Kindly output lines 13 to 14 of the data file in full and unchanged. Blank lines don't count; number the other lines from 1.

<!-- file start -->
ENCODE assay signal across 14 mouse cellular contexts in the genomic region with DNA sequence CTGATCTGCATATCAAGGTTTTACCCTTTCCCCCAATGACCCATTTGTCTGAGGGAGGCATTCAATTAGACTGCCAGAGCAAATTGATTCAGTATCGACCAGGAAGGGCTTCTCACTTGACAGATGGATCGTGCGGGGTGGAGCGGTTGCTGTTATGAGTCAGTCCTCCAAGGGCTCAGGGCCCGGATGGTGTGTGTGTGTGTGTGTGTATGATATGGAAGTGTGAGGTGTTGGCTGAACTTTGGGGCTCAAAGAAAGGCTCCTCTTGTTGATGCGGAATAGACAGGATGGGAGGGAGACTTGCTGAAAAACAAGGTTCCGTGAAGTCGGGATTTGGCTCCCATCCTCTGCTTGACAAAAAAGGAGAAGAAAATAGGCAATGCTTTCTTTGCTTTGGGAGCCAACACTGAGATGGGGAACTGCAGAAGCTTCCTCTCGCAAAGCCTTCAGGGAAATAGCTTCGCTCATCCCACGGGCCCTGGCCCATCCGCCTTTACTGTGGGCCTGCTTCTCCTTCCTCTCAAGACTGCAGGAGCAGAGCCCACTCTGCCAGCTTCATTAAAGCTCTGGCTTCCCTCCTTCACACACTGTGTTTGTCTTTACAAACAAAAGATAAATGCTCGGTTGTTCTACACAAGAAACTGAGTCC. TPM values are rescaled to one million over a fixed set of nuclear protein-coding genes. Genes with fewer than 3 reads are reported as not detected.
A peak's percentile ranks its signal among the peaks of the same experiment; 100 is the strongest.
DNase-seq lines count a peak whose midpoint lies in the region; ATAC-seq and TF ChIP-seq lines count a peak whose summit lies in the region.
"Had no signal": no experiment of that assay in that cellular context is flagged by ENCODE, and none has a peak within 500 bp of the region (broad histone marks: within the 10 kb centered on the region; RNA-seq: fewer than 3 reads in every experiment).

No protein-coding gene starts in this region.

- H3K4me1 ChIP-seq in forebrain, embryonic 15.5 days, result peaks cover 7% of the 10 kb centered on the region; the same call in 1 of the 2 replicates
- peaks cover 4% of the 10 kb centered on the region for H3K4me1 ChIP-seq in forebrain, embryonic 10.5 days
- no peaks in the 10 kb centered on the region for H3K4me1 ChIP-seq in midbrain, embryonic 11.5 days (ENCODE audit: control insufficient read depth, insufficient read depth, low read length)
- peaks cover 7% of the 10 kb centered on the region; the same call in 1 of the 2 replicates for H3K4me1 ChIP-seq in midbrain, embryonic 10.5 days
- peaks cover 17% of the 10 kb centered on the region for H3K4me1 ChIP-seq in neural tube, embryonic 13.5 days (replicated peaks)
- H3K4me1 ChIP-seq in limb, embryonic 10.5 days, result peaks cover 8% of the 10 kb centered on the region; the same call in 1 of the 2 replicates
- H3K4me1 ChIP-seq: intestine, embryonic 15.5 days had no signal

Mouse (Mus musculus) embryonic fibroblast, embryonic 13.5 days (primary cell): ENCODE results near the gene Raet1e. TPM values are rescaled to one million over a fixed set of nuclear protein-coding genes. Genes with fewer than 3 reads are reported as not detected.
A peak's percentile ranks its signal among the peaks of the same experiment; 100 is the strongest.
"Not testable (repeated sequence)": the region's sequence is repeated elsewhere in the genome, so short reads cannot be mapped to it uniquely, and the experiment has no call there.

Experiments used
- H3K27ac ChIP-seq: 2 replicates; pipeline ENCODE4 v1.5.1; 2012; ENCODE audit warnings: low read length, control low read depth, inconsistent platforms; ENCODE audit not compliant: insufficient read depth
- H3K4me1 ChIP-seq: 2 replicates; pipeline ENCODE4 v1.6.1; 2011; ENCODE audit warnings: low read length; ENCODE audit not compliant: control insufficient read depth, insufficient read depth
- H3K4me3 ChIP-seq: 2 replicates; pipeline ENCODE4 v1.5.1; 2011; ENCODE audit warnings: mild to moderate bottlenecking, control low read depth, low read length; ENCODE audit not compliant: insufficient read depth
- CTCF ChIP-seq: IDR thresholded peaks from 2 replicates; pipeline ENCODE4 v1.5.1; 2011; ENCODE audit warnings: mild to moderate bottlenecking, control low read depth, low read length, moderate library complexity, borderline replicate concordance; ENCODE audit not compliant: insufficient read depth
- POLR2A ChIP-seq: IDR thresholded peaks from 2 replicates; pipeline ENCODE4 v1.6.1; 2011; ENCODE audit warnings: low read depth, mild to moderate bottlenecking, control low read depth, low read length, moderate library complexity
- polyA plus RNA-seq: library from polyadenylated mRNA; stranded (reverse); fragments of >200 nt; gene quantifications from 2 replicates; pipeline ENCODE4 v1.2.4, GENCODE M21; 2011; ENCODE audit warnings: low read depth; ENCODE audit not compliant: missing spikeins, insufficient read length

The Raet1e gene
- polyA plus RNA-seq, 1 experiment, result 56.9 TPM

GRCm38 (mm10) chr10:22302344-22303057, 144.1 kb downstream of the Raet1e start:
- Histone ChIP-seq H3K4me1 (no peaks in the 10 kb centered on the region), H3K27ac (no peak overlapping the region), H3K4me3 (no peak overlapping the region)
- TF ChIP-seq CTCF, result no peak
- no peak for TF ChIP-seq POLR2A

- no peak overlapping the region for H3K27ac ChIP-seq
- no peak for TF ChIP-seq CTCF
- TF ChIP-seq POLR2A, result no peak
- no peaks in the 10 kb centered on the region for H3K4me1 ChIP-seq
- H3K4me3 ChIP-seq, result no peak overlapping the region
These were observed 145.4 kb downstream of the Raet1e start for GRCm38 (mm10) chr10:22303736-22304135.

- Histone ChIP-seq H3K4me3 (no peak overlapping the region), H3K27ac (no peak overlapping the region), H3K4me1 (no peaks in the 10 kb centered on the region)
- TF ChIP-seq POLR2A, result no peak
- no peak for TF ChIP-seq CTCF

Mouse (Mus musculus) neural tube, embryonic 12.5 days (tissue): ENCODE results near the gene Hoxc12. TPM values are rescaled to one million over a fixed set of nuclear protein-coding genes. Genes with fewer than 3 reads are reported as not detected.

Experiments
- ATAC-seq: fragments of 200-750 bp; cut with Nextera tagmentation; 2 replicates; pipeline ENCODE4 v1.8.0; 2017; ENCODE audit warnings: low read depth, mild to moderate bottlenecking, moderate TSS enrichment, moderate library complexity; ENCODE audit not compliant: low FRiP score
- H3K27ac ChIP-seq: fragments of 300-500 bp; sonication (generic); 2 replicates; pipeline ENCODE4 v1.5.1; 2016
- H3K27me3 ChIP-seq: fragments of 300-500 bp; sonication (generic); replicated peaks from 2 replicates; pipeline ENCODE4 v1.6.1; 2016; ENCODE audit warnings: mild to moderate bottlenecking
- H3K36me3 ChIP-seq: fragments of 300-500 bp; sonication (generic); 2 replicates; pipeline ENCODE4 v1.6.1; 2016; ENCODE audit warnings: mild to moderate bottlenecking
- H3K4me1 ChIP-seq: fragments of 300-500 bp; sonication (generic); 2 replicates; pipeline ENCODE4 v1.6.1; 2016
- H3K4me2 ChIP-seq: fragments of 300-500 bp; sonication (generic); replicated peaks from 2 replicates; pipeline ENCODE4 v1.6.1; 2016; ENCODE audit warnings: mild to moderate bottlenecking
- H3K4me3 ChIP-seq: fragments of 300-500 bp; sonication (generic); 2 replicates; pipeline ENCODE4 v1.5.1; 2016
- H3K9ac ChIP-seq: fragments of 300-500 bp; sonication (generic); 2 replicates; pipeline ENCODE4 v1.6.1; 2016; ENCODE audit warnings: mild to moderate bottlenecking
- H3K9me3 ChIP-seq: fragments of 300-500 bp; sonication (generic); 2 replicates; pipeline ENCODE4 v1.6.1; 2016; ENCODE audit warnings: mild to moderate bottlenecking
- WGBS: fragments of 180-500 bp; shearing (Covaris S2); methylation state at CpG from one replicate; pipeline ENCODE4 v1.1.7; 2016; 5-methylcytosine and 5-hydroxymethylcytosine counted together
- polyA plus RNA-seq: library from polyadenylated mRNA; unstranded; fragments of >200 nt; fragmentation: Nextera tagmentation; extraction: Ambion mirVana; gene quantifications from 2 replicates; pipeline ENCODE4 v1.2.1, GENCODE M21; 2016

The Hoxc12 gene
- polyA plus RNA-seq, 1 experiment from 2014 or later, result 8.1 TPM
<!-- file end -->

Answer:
Mouse (Mus musculus) embryonic fibroblast, embryonic 13.5 days (primary cell): ENCODE results near the gene Raet1e. TPM values are rescaled to one million over a fixed set of nuclear protein-coding genes. Genes with fewer than 3 reads are reported as not detected.
A peak's percentile ranks its signal among the peaks of the same experiment; 100 is the strongest.